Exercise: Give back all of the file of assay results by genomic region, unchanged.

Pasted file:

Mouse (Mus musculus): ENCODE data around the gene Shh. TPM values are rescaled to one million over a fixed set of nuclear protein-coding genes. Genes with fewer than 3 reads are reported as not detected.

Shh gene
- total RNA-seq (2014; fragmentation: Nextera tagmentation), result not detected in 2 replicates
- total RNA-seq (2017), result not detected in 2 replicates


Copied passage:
Mouse (Mus musculus): ENCODE data around the gene Shh. TPM values are rescaled to one million over a fixed set of nuclear protein-coding genes. Genes with fewer than 3 reads are reported as not detected.

Shh gene
- total RNA-seq (2014; fragmentation: Nextera tagmentation), result not detected in 2 replicates
- total RNA-seq (2017), result not detected in 2 replicates